Alas, one size does not fit all in media anymore. So much time can be wasted doing a blanket release or pitch to multiple outlets, when what works best is picking and choosing a few extremely relevant outlets that will benefit your client and the journalists you are pitching. Yes, in certain instances it is wise to still use media services to blast out pitches to all media, but also know that picking and choosing select few –the right few — will result in better PR for your client. We as PR professionals know this, but in the spirit of Back to School I made this simple list to serve as a reminder to myself to never lose sight of what the ultimate PR goals are for each campaign, and what an ultimate “win” is going to look like for a client.

Go back to PR 101” Why Ask Why.”

We need to constantly ask ourselves, “Why is this story relevant and to what audience is it relevant?” It sounds so simple, but in this world of fast-paced social media, our jobs are becoming more and more of that of an expert storyteller, creating multiple crafted pitches for each specific outlet. Picture yourself as the reporter and ask yourself why you would care about this story or topic, and why their audience would care about it. If you can’t figure out why people will care then it is not worth pitching, and is a waste of the journalist’s time.

Find out what a dream PR placement looks like for your client.  

I recently worked with a new client who was just that – completely new to PR — and we were crafting a story from scratch. In talking to him it became clear to me that a “win” to him was to be featured in a prominent but much smaller local community paper than I would traditionally consider a “win” – i.e. a feature in the top daily newspaper.  This was a great reminder to me to never forget to talk to your client and see what is really relevant to them and will give them the most ROI. In this case it was in crafting a more hyper-local story in a particular area of town on them and their business, which actually got him more business. There is a reason why so many localized community newspapers, magazines and web sites are thriving.

You’ve done your research. You have crafted the best pitch EVER for your client. You blast it out, and then…. Crickets….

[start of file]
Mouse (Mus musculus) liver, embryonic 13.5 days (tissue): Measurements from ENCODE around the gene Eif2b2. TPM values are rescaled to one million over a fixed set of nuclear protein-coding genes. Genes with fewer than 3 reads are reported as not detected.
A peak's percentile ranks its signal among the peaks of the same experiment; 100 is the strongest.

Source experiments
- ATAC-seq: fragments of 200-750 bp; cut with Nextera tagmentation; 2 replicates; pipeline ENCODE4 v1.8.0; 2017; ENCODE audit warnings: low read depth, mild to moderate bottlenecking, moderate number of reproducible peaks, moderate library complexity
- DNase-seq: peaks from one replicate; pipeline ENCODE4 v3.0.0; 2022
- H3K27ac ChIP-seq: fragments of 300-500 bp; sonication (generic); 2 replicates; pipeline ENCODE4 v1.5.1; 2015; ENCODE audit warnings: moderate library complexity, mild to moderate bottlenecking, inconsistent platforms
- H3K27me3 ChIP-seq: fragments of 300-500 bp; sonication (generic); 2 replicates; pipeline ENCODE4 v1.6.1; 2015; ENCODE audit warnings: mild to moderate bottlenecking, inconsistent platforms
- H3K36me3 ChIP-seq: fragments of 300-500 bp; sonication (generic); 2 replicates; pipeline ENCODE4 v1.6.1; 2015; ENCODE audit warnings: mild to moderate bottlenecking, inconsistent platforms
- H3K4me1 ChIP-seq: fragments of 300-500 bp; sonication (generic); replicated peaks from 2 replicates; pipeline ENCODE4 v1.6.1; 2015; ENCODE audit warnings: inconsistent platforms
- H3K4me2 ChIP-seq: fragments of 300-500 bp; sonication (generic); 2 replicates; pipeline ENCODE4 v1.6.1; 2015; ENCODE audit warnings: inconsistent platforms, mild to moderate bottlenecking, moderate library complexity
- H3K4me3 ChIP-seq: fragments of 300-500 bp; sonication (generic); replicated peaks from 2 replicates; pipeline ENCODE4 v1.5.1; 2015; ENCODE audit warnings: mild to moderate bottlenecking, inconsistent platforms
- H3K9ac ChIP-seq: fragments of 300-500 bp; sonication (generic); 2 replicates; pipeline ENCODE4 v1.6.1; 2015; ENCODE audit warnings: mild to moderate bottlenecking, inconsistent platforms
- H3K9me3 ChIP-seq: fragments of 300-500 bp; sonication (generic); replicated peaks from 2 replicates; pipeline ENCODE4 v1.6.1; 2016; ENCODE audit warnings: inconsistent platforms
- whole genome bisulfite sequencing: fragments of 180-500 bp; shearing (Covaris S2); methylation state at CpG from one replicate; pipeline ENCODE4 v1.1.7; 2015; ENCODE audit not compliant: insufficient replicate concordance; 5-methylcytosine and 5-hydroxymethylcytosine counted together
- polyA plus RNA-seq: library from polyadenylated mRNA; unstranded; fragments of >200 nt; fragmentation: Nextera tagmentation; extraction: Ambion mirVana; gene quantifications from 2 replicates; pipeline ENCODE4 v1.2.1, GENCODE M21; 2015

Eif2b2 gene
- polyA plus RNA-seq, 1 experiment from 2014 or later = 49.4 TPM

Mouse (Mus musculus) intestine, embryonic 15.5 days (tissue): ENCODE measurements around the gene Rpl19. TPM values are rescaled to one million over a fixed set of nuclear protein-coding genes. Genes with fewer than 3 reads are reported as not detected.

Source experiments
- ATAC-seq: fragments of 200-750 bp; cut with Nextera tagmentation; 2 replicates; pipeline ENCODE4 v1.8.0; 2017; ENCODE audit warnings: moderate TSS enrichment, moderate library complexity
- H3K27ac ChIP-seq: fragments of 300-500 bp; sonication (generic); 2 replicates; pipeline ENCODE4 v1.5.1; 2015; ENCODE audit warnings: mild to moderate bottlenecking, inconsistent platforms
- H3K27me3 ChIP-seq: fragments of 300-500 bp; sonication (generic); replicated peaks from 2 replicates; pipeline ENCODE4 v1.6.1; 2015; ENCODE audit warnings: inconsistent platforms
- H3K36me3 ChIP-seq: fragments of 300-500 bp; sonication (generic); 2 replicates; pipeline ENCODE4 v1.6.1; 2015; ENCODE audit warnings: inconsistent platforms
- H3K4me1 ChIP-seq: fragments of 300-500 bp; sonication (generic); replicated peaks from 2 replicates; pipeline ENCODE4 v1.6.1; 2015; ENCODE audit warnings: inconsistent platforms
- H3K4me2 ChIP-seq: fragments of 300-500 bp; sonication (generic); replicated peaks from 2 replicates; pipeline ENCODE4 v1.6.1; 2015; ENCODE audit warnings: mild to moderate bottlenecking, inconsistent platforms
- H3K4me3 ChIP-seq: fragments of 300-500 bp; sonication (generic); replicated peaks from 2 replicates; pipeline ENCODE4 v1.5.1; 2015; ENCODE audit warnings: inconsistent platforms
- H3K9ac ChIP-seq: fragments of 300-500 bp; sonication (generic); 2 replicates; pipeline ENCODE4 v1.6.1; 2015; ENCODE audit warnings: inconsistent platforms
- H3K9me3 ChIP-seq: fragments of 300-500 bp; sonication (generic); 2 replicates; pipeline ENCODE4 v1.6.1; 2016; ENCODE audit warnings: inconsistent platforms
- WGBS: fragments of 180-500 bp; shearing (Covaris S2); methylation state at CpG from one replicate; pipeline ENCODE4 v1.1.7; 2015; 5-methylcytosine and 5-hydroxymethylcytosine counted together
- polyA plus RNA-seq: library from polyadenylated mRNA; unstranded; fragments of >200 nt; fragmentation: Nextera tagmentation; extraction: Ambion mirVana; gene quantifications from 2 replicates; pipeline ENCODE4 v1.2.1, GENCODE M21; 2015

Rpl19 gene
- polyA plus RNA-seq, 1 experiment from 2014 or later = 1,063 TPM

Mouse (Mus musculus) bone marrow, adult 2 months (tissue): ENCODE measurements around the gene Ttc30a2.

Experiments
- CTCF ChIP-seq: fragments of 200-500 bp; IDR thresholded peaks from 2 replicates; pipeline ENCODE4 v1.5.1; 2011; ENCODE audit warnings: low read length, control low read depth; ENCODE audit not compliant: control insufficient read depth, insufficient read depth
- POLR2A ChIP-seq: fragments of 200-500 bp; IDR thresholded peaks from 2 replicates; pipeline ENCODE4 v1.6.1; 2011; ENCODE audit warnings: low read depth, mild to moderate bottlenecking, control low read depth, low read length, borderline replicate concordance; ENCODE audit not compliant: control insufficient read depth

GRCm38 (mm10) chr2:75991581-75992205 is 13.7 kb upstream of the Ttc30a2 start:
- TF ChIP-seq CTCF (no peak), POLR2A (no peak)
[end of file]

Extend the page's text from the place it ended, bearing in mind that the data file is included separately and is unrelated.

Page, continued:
Don’t take it personally! It may be hard, especially if you are having a rough day (or if you are an only child like me), but remember, journalists are people too. You may have the best pitch in the world, but it’s just not what their editor wants right now. Reporters are constantly on deadlines and are being inundated by emails just like the rest of us. Unless I am working on a breaking news story, it is very rare now for me to get an email instantly back from a pitch to a reporter. Be willing and able to continuously watch what they are writing and craft your pitch to something that is helpful to them. Don’t assume that an unanswered email means a “no.” And always be respectful of their time when following up.

Don’t forget to do your homework

As a freelance writer and reporter friend of mine recently told me, “The cold pitches I read and respond to are from publicists that do their homework before reaching out to me in the first place. They are typically personalized emails that begin complimenting some of my recent work, introducing themselves and simply filling me in on how they see the brand or person they represent fitting into the type of stories I write.” Think of it this way, if someone is trying to get your attention which do you prefer? A blanket “Hey there! I’m selling a new product” or “Hey Laura, I just read your latest article on XXX (loved it by the way!) and thought this may be of interest to you.” Call me crazy but I’d go for the latter every time.

It’s The Little Things

At the end of it all, you’ve gotten great coverage, and your client is thrilled. It is so easy to move on from this and go to the next outlet and the next big thing, but never, ever forget to say a simple “Thank You” to the journalist that wrote your story. They have a lot to choose from after all, and they thought your pitch was awesome and made them look great to their editor. We are all busier than ever with tighter deadlines, and a simple “thank you” is sometimes worth a thousand words.

Cheers to your next campaign!